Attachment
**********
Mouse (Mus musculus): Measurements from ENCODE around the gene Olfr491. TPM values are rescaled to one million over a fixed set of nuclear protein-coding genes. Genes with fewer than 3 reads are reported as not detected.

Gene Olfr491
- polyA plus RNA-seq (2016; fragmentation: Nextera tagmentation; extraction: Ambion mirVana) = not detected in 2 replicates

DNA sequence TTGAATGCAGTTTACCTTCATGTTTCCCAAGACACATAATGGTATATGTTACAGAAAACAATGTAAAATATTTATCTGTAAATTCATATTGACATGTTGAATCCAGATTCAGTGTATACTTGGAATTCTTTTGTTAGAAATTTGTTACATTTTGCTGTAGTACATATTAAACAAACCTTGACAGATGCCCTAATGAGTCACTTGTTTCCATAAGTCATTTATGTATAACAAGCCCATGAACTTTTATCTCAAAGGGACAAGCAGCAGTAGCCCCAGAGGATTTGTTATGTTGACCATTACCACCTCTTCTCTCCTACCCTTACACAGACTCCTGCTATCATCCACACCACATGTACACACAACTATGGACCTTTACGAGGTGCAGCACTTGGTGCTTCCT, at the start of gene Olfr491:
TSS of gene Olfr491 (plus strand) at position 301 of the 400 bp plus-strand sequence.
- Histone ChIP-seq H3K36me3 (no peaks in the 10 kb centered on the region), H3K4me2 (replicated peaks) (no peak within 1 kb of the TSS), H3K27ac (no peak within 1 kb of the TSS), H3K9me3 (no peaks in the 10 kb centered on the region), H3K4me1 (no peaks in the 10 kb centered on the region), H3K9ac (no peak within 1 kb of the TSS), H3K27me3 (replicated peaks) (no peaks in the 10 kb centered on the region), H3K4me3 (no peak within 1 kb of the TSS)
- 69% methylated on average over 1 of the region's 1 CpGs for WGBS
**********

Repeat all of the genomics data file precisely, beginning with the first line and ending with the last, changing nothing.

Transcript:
Mouse (Mus musculus): Measurements from ENCODE around the gene Olfr491. TPM values are rescaled to one million over a fixed set of nuclear protein-coding genes. Genes with fewer than 3 reads are reported as not detected.

Gene Olfr491
- polyA plus RNA-seq (2016; fragmentation: Nextera tagmentation; extraction: Ambion mirVana) = not detected in 2 replicates

DNA sequence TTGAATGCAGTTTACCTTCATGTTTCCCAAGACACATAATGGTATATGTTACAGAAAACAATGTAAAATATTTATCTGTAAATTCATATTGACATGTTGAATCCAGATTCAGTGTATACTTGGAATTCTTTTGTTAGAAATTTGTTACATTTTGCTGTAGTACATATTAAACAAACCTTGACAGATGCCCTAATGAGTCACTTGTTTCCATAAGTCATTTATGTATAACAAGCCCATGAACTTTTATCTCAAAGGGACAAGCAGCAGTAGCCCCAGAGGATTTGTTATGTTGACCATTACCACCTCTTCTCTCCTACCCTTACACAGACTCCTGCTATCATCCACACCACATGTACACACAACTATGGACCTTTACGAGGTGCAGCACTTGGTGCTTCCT, at the start of gene Olfr491:
TSS of gene Olfr491 (plus strand) at position 301 of the 400 bp plus-strand sequence.
- Histone ChIP-seq H3K36me3 (no peaks in the 10 kb centered on the region), H3K4me2 (replicated peaks) (no peak within 1 kb of the TSS), H3K27ac (no peak within 1 kb of the TSS), H3K9me3 (no peaks in the 10 kb centered on the region), H3K4me1 (no peaks in the 10 kb centered on the region), H3K9ac (no peak within 1 kb of the TSS), H3K27me3 (replicated peaks) (no peaks in the 10 kb centered on the region), H3K4me3 (no peak within 1 kb of the TSS)
- 69% methylated on average over 1 of the region's 1 CpGs for WGBS